UNIVERSITY PARK, Pennsylvania — Baby boomers are more likely to live with many chronic conditions than previous generationsaccording to a new study from Penn State and Texas State University.
The study authors warn that the rising rate of multiple chronic health conditions (multimorbidity) among older Americans poses a real threat to the health of the nation. If continued, this trend will almost certainly put increased pressure on the well-being of the elderly, medical infrastructure and federal insurance systems. Similarly, the number of Americans over 65 is expected to increase by 50% by 2050.
The researchers note that this is not the first study to indicate greater deterioration of health in older people today. Going forward, they would like to see their findings help inform new policies addressing this national issue.
“Even before the Covid-19 pandemicwe were starting to see declines in life expectancy among middle-aged Americans, a trend reversal of more than a century,” says Steven Haas, associate professor of sociology and demography at Penn State, in a statement. “Furthermore, over the past 30 years, population health in the United States has lagged behind that of other high-income countries, and our results suggest that the United States will likely continue to further behind our peers.”
The study authors analyzed data on adults aged 51 and over originally collected by the Health and Retirement Study, which is a nationally representative survey of aging Americans. Multimorbidity was measured by looking for nine chronic conditions: heart diseasehypertension, stroke, Diabetesarthritis, lung disease, cancer (excluding skin cancer), high depressive symptoms, and cognitive impairment. Variations in the specific conditions leading to generational differences in multimorbidity have also been investigated.
Baby boomers have worse health than Great Depression-era Americans
Ultimately, the researchers concluded that older generations born more recently are more likely to live with more chronic conditions and to develop these problems earlier in life.
“For example, when comparing people born between 1948 and 1965 – called baby boomers – to those born during the last years of the Great Depression (between 1931 and 1941) at similar ages,” adds Professor Haas, “baby boomers had a greater number of chronic health problems. Baby boomers also reported two or more chronic health conditions at a younger age.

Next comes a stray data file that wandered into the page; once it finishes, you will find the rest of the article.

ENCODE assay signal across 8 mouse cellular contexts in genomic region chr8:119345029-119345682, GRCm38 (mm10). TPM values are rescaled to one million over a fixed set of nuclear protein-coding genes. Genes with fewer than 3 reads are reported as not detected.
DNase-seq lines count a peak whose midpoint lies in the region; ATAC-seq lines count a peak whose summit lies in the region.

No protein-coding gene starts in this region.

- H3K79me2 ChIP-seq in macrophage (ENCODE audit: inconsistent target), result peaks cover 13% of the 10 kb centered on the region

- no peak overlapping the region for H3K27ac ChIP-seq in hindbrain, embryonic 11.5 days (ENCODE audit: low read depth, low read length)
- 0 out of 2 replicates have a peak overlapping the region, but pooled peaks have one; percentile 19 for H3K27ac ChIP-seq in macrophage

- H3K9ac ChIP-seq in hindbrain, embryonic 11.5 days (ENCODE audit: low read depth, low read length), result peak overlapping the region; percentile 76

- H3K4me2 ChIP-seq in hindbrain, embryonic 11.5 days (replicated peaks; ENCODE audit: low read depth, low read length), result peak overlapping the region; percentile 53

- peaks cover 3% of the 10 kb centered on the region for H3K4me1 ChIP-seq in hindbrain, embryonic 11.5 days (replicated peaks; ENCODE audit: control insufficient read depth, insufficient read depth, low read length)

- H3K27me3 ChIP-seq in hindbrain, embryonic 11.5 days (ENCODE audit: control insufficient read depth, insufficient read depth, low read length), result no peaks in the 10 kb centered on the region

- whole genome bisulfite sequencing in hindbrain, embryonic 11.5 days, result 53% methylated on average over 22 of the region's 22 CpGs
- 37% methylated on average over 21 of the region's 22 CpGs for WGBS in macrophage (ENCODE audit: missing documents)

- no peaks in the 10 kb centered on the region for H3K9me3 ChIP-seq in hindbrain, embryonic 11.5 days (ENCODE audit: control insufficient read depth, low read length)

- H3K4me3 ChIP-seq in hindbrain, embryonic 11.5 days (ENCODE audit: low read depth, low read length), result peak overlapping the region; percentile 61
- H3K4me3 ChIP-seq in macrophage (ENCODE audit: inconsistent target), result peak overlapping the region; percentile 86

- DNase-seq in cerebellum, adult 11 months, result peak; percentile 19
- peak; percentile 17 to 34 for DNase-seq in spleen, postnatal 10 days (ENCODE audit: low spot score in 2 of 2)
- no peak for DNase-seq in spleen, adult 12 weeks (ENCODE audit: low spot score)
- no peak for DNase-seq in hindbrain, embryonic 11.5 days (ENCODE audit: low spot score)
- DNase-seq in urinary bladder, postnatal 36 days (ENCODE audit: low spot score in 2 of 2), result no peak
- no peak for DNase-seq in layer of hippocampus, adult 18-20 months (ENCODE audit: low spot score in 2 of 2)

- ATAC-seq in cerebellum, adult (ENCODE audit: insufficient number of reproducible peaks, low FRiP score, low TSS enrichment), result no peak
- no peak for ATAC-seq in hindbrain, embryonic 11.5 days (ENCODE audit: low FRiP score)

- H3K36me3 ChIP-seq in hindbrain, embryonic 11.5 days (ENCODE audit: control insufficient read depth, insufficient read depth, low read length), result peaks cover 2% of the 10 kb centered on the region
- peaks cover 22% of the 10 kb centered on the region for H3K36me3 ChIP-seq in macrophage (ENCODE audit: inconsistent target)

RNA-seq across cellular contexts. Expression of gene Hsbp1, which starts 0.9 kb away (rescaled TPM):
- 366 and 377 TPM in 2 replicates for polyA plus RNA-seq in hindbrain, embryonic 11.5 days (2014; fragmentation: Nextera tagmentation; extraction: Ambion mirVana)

Notably, sociodemographic factors also seemed to affect the risk of multimorbidity among all generations. Examples include race and ethnicity, whether the person was born in the United States, childhood socioeconomic circumstances, and childhood health.
The most common conditions seen in adults with multimorbidity (all generations combined) were arthritis and hypertension. Additionally, some collected evidence suggests that high depressive symptoms and diabetes contributed to the observed generational multimorbidity risk differences.
The study authors say there are multiple potential explanations for these findings.
“Later generations had access to more advanced modern medicine for a longer period of their life, so we can expect them to enjoy better health than those born in previous generations,” concludes Nicholas Bishop, assistant professor at Texas State University. “While this is partially true, advanced medical treatments may allow individuals to live with multiple chronic conditions that would once have proven fatal, potentially increasing the likelihood of a person suffering from multimorbidity.”
Professor Bishops adds that today’s older people have been ‘more exposed’ to health risk factors like obesity. Also, health problems are more likely to be diagnosed in older people these days due to improvements in medical technology.
The study is published in gerontology journals.
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